BRUSSELS (Reuters) - Kevin De Bruyne is still struggling with a dead feeling on the left hand side of his face after a double fracture but said it would not hinder his performance at the European Championship.
Belgium’s midfield talisman broke an eye socket and his nose in last month's Champions League final and made a belated entry into Euro 2020 on Thursday, quickly reminding the world of his prodigious talent as he engineered a comeback for his country as they beat Denmark 2-1 in Copenhagen.
The 29-year-old said he had little sensation on the side of his face and had been told by doctors, who performed minor surgery on his eye socket, it would only disappear after a few months. “It is just a bit irritating,” he told a news conference on Saturday.
“But I am used to it now. I am also less scared in the heading duels. When I was on the field, I did not think about it anymore."
De Bruyne suffered the injury in a clash with Chelsea defender Antonio Rudiger as his Manchester City finished on the losing side in Porto.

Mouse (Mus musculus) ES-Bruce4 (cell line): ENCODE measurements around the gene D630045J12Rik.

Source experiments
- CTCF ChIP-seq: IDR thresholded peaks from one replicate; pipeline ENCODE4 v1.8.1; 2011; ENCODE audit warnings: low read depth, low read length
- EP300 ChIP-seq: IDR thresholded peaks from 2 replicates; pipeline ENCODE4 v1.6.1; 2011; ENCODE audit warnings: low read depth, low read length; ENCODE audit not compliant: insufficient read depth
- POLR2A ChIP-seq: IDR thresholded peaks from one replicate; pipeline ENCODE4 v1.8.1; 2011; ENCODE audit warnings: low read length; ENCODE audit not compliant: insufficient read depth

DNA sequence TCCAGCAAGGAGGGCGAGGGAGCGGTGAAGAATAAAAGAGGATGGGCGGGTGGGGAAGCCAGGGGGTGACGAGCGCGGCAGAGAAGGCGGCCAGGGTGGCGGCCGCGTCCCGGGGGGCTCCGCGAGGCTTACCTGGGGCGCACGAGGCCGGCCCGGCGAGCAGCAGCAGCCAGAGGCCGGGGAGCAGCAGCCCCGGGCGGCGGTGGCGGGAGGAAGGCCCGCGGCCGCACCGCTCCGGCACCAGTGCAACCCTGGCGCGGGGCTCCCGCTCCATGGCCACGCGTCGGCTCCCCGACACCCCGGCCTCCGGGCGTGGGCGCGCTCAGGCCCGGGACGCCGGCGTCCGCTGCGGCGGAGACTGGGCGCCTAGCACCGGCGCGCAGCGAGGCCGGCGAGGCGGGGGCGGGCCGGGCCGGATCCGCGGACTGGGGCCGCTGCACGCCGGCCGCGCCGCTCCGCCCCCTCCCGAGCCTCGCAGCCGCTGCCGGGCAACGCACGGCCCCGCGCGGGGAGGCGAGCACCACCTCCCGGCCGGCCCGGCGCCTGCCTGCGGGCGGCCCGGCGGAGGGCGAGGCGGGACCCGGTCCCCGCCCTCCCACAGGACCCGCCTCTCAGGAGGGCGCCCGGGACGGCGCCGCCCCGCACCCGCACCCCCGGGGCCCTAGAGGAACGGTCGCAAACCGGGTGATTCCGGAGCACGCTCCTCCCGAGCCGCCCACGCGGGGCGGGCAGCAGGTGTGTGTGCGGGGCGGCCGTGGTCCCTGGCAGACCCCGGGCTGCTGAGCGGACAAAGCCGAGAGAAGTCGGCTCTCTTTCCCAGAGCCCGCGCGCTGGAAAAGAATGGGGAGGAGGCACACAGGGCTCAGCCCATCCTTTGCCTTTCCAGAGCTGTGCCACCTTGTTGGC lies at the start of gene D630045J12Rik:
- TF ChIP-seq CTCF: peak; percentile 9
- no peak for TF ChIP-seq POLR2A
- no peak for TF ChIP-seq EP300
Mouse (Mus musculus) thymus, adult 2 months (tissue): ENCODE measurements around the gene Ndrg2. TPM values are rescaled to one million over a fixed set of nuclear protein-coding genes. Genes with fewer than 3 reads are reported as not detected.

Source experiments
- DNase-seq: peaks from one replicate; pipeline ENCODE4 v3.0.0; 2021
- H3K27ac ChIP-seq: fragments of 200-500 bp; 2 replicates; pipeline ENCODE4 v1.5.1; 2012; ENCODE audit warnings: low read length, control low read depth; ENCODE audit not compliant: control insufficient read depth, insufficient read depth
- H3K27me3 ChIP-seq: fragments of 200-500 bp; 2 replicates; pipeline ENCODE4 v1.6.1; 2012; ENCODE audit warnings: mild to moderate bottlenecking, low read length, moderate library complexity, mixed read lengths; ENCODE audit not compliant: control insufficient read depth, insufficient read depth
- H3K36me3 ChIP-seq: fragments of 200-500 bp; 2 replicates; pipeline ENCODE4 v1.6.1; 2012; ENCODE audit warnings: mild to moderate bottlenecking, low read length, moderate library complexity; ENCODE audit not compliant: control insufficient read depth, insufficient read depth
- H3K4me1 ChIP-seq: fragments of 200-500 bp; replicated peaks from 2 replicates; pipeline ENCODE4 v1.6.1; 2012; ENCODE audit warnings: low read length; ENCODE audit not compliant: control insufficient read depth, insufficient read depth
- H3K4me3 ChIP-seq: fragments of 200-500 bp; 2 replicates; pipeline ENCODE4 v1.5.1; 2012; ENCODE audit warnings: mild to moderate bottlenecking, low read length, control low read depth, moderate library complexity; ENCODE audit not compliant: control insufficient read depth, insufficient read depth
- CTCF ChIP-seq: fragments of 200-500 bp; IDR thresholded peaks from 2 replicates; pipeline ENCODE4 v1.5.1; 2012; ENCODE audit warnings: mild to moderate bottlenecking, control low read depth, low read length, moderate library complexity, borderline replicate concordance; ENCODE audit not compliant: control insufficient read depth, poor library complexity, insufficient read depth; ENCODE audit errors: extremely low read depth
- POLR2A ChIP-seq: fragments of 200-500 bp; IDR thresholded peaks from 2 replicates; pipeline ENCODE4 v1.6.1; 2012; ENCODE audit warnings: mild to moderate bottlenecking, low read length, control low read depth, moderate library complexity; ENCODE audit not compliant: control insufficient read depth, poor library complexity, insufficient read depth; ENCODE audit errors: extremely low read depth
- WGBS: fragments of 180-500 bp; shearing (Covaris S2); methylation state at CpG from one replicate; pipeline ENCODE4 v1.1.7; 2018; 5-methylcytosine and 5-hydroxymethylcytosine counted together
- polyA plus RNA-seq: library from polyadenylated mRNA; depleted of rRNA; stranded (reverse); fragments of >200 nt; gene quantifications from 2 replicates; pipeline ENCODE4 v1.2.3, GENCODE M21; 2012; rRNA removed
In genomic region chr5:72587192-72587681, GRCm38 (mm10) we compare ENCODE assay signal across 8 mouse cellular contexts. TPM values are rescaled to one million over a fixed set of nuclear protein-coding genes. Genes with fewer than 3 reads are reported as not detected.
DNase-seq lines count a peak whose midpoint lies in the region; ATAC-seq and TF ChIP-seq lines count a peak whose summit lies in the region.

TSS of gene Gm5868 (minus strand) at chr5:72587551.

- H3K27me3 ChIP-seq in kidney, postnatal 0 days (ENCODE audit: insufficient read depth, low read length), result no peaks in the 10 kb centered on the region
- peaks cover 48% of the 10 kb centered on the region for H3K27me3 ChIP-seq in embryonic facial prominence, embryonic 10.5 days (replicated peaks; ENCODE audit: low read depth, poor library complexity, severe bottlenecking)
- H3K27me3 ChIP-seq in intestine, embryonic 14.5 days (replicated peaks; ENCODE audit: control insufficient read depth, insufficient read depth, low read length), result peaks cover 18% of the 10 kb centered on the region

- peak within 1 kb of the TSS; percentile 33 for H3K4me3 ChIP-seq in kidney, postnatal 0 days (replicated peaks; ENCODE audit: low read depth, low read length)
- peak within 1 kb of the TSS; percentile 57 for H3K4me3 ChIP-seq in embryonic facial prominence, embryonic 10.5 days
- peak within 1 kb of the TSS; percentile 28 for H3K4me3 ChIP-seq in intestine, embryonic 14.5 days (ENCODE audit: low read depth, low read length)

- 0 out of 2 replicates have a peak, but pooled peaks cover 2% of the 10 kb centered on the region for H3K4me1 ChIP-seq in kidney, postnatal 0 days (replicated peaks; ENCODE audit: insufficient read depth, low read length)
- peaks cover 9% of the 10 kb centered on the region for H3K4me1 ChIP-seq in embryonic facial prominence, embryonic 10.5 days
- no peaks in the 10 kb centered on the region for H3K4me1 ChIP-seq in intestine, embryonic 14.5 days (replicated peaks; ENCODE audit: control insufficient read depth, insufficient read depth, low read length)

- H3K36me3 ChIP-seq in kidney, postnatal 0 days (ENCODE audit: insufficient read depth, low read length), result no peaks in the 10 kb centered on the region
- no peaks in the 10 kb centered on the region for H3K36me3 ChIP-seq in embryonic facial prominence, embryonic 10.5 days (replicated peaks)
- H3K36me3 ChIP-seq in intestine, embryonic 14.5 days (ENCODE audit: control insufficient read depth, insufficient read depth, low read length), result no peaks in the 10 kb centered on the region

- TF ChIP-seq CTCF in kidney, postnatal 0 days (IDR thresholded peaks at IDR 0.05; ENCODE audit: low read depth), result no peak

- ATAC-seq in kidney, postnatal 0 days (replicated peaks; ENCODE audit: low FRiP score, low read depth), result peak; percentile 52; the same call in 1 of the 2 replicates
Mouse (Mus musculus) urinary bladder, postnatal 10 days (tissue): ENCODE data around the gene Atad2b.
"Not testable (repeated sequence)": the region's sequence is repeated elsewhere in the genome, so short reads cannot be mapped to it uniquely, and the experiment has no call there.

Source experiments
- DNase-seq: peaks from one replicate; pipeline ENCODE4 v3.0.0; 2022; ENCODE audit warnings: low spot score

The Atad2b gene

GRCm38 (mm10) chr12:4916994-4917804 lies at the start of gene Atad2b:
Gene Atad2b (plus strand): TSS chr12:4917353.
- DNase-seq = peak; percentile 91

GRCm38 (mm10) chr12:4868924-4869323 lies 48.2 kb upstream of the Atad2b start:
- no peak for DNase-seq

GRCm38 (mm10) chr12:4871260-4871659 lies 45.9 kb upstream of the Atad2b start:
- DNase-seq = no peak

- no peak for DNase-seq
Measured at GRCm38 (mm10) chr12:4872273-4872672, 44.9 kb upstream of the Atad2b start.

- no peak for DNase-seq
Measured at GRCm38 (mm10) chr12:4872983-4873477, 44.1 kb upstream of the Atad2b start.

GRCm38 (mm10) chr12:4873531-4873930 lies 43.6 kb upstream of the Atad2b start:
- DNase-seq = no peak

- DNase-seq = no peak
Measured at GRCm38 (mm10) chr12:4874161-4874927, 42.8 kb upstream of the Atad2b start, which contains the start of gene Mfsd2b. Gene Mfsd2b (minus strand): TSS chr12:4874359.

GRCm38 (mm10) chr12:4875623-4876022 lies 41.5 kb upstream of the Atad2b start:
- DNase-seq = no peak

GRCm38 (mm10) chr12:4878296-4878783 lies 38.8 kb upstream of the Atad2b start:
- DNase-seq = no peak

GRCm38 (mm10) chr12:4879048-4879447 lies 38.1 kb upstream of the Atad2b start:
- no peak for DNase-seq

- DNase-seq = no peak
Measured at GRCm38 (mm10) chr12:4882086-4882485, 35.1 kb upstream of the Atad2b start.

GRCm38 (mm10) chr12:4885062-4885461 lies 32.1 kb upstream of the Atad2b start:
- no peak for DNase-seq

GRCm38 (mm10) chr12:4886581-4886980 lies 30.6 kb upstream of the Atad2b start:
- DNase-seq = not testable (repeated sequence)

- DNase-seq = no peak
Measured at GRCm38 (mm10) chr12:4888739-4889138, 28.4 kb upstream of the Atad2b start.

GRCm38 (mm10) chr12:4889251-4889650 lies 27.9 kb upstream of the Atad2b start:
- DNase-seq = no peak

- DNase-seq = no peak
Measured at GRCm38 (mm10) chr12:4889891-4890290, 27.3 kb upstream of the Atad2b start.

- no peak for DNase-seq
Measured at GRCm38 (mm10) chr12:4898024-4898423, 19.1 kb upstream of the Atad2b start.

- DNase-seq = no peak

“I was not upset with Rudiger, it was one of those things that happens on the field. He tried to block me, not to break my nose, and so it was unlucky for me.”
De Bruyne left the field in tears, and Belgian fans feared it might impact his performance at the Euros.
But the disappointment did not last long, he said.
“The fact that we had such an incredible season with City softened the blow. We tried everything to win, and it did not work out. That's just part of the way it works in sport."
De Bruyne will start a game for the first time since the May 29 final when Belgium meet Finland in their last Group B match in St Petersburg on Monday.
"I knew I would not make the first match against Russia but might get some time off the bench against Denmark. I think the timing with 45 minutes (against Denmark) and then starting against Finland is ideal to get some rhythm back.
"I felt good being back, the first half hour was good. After that it was more difficult, but that was normal because I was playing my first minutes in three weeks. I hope to be able to hold out against Finland for a longer period of time," he added.
(Writing by Mark Gleeson in Cape Town; Editing by Hugh Lawson)